|I have many wonderful memories of Christmas during my New England childhood, but one in particular stands out. It was not the best Christmas. I was very young that year and got a bassinette covered in pink lace with a baby doll in it. She came with dozens of homemade clothes made by a neighbor woman.
It also wasn’t the worse one. All I wanted that year was an electric train and a live cat since ours had passed away the summer before. No train was under our tree that morning, and the only cat I got was a pale-blue, plush one of a sleeping cat. Back then, I was not very imaginative and named the toy Sleepy. I grew to love that stuffed cat, and it soon turned green from all the bleach washings Mum gave it.
No, my most memorable Christmas started around 4 a.m. when my parents and sisters were all sound asleep. I must have been around eight at the time since my youngest sister was not born yet. Slowly, so as to not wake up my parents, I crept down the front stairs from my second-floor bedroom and stopped at the bottom. In front of me was our front door, and to my right were the French doors going into my parents’ master bedroom. Ignoring both, I tip-toed through the archway on the left into our moonlit living room.
Our home did not have a fireplace for Santa to come down. Instead, we three girls, ages 8, 10, and 13, hung Dad’s hunting socks on the back of two chairs and sofa with big safety pins. On Christmas morning, these large, red socks contained small gifts. Mum later told me finding small items to fill these stockings gave her more trouble than our larger gifts under the tree. Even now at the age of 69 I miss those Christmas stockings.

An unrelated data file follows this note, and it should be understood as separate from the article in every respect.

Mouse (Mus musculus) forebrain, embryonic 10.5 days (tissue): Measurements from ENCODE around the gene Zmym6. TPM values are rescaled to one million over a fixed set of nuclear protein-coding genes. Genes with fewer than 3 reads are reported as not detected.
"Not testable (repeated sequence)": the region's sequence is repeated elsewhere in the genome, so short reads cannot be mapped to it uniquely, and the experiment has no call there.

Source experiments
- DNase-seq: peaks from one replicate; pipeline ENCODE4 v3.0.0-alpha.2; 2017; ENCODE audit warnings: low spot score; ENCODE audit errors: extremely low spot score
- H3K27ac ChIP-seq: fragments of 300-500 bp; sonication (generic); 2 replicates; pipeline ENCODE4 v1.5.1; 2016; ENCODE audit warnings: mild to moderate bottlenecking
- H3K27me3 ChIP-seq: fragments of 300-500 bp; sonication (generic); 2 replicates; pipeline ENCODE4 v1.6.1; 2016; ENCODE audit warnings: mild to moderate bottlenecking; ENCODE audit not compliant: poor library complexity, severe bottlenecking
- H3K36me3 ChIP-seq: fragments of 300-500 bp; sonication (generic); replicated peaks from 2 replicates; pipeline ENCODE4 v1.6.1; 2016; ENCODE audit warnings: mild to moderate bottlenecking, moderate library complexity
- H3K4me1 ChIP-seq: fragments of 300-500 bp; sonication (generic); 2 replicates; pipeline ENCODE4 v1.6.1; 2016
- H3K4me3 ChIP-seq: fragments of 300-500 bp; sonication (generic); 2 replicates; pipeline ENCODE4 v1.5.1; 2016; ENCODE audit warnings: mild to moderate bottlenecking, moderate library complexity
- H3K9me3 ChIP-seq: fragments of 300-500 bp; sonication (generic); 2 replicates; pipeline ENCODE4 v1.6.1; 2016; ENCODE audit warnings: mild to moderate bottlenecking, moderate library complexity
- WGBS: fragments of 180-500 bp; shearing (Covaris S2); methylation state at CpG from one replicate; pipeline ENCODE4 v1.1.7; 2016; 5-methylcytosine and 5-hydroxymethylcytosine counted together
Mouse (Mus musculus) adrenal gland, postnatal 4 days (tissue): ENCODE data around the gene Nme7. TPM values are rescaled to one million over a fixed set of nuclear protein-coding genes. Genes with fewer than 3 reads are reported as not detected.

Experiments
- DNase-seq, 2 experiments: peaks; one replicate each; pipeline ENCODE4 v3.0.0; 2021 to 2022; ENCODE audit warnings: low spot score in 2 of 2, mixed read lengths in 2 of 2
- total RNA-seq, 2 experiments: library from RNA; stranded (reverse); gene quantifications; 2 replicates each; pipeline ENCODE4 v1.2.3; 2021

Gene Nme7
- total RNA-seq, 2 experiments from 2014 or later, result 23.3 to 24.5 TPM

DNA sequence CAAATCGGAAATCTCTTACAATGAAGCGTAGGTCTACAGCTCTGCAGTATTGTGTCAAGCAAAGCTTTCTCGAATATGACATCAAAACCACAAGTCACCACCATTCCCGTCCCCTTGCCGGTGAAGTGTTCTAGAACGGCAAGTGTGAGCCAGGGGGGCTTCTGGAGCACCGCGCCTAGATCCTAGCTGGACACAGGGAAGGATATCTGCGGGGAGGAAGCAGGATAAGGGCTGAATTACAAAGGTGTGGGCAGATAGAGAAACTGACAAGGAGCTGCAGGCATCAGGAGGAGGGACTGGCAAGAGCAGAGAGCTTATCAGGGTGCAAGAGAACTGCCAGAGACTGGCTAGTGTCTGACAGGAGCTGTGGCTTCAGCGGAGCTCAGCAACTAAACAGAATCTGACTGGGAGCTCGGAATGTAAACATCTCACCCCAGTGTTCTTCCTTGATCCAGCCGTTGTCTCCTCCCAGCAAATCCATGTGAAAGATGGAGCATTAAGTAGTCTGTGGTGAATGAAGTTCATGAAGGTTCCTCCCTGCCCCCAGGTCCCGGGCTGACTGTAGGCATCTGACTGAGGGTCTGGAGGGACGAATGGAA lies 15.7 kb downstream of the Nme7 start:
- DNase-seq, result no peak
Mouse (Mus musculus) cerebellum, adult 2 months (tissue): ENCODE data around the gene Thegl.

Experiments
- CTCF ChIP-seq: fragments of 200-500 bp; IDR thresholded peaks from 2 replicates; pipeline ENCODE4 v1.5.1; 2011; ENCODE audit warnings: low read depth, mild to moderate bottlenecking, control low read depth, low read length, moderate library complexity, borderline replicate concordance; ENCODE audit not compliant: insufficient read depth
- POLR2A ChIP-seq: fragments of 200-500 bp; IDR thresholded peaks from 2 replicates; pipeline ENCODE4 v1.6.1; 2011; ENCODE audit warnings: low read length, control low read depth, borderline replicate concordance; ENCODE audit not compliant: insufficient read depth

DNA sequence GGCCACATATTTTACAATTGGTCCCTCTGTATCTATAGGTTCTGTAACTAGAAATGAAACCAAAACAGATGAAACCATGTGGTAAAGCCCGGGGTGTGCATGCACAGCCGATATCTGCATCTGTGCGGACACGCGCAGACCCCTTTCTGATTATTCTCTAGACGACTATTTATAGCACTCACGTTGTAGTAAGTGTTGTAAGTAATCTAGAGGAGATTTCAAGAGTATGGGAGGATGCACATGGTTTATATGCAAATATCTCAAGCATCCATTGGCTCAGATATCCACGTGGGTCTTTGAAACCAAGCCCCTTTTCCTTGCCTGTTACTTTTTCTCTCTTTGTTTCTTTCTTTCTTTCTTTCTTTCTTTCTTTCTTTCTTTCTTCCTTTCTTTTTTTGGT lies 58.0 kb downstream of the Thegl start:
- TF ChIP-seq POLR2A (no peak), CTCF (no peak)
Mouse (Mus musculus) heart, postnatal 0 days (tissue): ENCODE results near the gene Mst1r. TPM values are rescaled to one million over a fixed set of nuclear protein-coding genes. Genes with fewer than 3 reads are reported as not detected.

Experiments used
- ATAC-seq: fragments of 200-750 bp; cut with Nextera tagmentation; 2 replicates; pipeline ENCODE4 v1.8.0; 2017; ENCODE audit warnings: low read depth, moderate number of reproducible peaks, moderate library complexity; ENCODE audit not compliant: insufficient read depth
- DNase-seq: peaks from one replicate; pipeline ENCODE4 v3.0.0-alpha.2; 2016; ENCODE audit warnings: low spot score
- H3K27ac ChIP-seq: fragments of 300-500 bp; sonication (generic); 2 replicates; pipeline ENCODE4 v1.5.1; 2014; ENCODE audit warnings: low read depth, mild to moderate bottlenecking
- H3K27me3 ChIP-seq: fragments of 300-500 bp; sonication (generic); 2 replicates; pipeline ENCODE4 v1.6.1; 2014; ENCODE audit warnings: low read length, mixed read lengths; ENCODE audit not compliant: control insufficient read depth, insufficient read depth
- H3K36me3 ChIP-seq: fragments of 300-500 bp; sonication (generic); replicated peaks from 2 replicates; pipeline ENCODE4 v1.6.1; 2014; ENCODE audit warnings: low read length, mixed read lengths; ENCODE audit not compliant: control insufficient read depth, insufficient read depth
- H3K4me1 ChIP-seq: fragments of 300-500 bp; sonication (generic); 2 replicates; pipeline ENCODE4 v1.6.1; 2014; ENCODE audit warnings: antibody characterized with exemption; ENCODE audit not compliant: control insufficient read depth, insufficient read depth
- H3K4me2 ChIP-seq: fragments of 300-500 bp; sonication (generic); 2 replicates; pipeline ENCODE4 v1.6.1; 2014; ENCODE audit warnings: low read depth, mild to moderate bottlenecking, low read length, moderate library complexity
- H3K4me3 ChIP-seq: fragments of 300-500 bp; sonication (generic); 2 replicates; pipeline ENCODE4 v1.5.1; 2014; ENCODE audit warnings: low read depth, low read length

Well, that particular morning as I sneaked into the living room, I could just make out the lumpy shapes of Dad’s stuffed socks. The room seemed filled with the pine smell of our tree standing over in the far corner. Days before, we had spent the evening trimming it with both fancy and homemade decorations. I can still hear Dad clicking his fingernail against each of the bulbs on the chain of lights to see which pesky one was dead. These were very old and small bulbs, so each year at least one of them was a goner. After replacing the bulb or bulbs, Dad was the one to place the chains around the tree.
After that, Mum would bring out the boxes of breakable ornaments for my two older sisters to place all around the limbs. Me? I got to hang the items that would not break, like the strings of pop corn and small candy canes. The final item was Dad’s special treat. He placed dollar bills with each of our names on them, a couple for each of his three daughters. Back in the 1940’s, two dollars was a lot of money for us kids.
The evening before, underneath the tree would be empty of gifts, but during the night Santa made his annual trip to our house. On this particular Christmas morning, I walked past my filled stocking on the living room wing chair and cautiously crossed the room to the tree. I found the switch for the tree lights and turned them on. Immediately the room glowed with the spirit of Christmas. I sat down cross legged on the floor by the tree and simply took in the smell and sight of a perfect morning.
That was until I heard the sound of the French doors opening and Dad’s footsteps coming toward me. He did not look happy about waking up at four in the morning with tree lights shining into their bedroom. He shooed me up to my bedroom after turning off the tree lights. Although without realizing what he did, Dad managed to spoil what was my favorite Christmas morning.
Thankfully I still remember that morning as if it happened yesterday and am sitting here smiling at that sweet memory.